New Residential AC Efficiency Levels could save consumers $38 billion

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Around 60 percent of U.S. households have a central cooling system, and most new homes are built with central air conditioning, so a change in standards would have widespread effects.

April 08, 2016

Many of us grew up with at least one parent who was vigilant about air conditioning use. Even on a 90-degree day with 95 percent humidity, asking to turn on the AC would be met with: “No! Air conditioning costs money.”

Soon air conditioning may cost significantly less, thanks to an agreement by industry and efficiency advocates to increase central cooling system efficiency. A new standard, developed by the U.S. Department of Energy, could save consumers $38 billion over the life of the rule.

Around 60 percent of U.S. households have a central cooling system, and most new homes are built with central air conditioning, so a change in standards would have widespread effects.

“The energy and bill savings from the recommended new central AC and heat pump standards will really add up for consumers and the nation,” Andrew deLaski, executive director of the Appliance Standards Awareness Project and the ASRAC (Appliance Standards and Rulemaking Federal Advisory Committee) representative on the working group, said in a release. “Savings will reach about 300 billion kilowatt-hours on sales over 30 years (enough to cool 150 million average homes for a year) and $38 billion in bill savings.”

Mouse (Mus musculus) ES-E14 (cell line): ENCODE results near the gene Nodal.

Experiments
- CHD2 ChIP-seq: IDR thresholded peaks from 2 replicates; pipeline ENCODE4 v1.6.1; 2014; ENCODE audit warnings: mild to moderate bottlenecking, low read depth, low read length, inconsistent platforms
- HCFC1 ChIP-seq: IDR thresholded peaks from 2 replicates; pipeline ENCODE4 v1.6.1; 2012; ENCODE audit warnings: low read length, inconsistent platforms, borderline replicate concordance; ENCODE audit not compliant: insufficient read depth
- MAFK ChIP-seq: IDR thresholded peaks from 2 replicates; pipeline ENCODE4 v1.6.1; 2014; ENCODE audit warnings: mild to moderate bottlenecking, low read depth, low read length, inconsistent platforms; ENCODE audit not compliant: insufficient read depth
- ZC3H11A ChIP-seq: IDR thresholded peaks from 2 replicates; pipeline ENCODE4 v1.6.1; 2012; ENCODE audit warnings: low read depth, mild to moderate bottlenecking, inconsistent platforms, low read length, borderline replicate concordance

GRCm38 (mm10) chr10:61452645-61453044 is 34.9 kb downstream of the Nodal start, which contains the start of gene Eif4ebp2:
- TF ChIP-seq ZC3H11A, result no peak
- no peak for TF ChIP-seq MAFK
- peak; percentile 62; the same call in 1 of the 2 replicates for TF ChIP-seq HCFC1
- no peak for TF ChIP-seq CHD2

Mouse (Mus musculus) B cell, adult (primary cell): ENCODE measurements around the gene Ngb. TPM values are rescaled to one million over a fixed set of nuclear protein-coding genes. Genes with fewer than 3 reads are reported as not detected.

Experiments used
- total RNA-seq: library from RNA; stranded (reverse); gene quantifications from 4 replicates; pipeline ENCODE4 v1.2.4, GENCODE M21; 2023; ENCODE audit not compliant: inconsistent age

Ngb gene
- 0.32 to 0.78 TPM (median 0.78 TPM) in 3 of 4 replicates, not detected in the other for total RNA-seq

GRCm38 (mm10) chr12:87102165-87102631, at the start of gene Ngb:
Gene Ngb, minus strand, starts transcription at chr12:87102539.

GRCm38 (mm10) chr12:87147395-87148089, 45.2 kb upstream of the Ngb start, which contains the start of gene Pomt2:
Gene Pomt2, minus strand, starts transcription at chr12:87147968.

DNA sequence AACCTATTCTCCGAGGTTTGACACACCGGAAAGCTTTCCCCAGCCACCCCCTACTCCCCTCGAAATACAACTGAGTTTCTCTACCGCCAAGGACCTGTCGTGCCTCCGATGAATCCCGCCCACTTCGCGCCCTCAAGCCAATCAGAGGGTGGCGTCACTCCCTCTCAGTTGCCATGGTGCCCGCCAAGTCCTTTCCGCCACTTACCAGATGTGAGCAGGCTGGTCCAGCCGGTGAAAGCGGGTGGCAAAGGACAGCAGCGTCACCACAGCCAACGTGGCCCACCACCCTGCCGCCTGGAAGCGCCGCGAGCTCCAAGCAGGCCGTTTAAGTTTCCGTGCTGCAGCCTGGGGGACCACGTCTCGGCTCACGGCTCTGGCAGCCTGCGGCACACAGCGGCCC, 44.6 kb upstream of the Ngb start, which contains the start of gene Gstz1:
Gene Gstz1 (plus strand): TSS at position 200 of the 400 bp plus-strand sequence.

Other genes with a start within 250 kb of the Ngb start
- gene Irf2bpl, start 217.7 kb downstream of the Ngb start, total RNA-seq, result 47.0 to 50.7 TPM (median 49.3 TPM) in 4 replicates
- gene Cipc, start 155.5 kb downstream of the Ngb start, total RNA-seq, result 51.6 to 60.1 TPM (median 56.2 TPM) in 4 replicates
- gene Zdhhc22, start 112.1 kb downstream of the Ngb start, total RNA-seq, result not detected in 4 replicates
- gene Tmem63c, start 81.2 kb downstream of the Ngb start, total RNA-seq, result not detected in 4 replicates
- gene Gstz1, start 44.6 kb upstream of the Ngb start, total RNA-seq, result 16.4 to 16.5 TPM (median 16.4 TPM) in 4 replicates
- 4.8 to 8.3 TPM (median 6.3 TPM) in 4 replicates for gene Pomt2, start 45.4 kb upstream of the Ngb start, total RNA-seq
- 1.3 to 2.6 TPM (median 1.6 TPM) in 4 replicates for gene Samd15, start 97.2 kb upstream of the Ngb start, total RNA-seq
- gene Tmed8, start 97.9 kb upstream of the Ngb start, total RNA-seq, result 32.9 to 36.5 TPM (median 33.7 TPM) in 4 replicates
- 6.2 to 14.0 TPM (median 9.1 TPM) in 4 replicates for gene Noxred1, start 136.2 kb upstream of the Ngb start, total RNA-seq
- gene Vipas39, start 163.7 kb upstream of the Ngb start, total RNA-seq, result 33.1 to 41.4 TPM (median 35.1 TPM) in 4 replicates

The most recent proposal will work with previous consensus standards issued in 2011 and 2006. Combined, these three standards would raise central air conditioning and heat-pump efficiency by about 50 percent in a period of less than 20 years.

Once the DOE approves the latest round of standards, the new energy-efficiency levels will go into effect on Jan. 1, 2023. These standards will achieve a 7 percent savings, which will amount to the power used by 27 million households per year.

In addition to saving money, the new standards will help reduce air pollution. “Standards set according to this agreement are expected to save 13 million metric tons of carbon dioxide by 2030, adding up to the 2.2 billion metric tons already on the books toward meeting President Obama’s 3 billion ton goal from standards set during this administration,” writes Meg Waltner, manager for the Building Energy Policy, Energy & Transportation Program, in her Natural Resources Defense Council blog.

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